Whether it’s mimicking venomous creatures, or shooting jets of water at aquarium light switches to turn them off, octopuses are nothing if not resourceful. Now, an analysis of underwater images suggests octopuses are increasingly using discarded bottles, cans, and other human rubbish as shelter or as a sanctuary for their eggs.
The study — the first to systematically evaluate and characterize litter use by octopuses using crowdsourced images — analyzed hundreds of underwater photos posted on social media platforms and image databases or collected by marine biologists and diving interest groups.
The research, published in Marine Pollution Bulletin, documented 24 species of octopus sheltering inside glass bottles, cans, and even an old battery; burying themselves under a mixture of bottle tops and seashells; even carrying plastic items around while “stilt-walking” on two tentacles to conceal themselves from predators.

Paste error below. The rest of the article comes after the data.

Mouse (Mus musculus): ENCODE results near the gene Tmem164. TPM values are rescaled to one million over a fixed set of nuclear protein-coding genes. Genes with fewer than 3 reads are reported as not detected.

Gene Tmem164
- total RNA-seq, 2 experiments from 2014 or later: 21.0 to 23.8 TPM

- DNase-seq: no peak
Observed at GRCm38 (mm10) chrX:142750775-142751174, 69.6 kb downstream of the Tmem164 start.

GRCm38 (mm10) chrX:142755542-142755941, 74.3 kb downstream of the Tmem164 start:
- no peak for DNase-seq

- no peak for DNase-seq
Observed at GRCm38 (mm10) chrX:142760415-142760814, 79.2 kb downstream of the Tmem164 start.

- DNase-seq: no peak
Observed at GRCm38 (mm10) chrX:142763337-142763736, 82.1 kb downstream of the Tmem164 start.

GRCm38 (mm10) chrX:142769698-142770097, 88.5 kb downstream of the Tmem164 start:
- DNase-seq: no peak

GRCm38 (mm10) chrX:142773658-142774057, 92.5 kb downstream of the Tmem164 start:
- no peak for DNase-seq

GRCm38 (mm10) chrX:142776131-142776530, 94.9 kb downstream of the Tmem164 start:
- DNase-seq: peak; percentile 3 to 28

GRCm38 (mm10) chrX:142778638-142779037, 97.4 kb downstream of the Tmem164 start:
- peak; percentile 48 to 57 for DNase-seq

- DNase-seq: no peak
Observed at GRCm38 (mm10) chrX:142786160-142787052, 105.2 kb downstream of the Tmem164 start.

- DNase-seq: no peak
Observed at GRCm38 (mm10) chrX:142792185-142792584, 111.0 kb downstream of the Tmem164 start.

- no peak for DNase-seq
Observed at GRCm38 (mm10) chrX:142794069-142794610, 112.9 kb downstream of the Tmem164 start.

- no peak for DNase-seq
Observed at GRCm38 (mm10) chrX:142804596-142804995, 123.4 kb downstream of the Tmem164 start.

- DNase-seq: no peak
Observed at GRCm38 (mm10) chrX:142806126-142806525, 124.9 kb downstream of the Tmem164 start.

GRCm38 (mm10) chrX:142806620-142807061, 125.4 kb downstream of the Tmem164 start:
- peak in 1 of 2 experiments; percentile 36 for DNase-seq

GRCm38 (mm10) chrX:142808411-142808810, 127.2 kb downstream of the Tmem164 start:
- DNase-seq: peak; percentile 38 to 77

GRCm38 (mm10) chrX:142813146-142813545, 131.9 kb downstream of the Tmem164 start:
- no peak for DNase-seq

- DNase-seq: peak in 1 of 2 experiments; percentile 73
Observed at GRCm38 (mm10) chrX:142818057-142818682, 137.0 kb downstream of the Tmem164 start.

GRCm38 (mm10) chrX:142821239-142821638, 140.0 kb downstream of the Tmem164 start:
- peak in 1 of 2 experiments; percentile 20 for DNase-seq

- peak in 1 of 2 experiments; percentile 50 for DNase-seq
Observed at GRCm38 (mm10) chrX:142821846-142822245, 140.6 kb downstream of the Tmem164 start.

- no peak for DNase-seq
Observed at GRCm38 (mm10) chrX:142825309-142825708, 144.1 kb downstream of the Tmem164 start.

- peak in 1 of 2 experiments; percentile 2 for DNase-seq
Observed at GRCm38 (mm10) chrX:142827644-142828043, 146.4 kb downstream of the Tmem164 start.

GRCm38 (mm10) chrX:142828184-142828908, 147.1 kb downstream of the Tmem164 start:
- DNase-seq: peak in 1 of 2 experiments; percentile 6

“The deep-sea records were extremely interesting, because even at great depths these animals are interacting with the litter,” said Maira Proietti of the Federal University of Rio Grande in Brazil, who supervised the research. “They clearly see that there’s a lot of litter around, and it can therefore act as a kind of artificial camouflage.
“It shows their extreme ability to adapt. They are very intelligent animals, and they will use what they have at their disposal to continue sheltering or walking around with protection.”
The octopuses seemed to show a preference for unbroken items, as well as darker or opaque containers, and the most common interaction recorded was using rubbish as shelter.
Proietti said, “While these interactions could seem positive for the animals because they are lacking natural shelters such as seashells, it is not a good thing to think that the animals may be using litter as shelter because the seashells are gone.”
Sheltering or laying eggs inside discarded tires, batteries, or plastic objects could also expose octopuses to heavy metals and other harmful chemicals, she said.
—Linda Geddes, The Guardian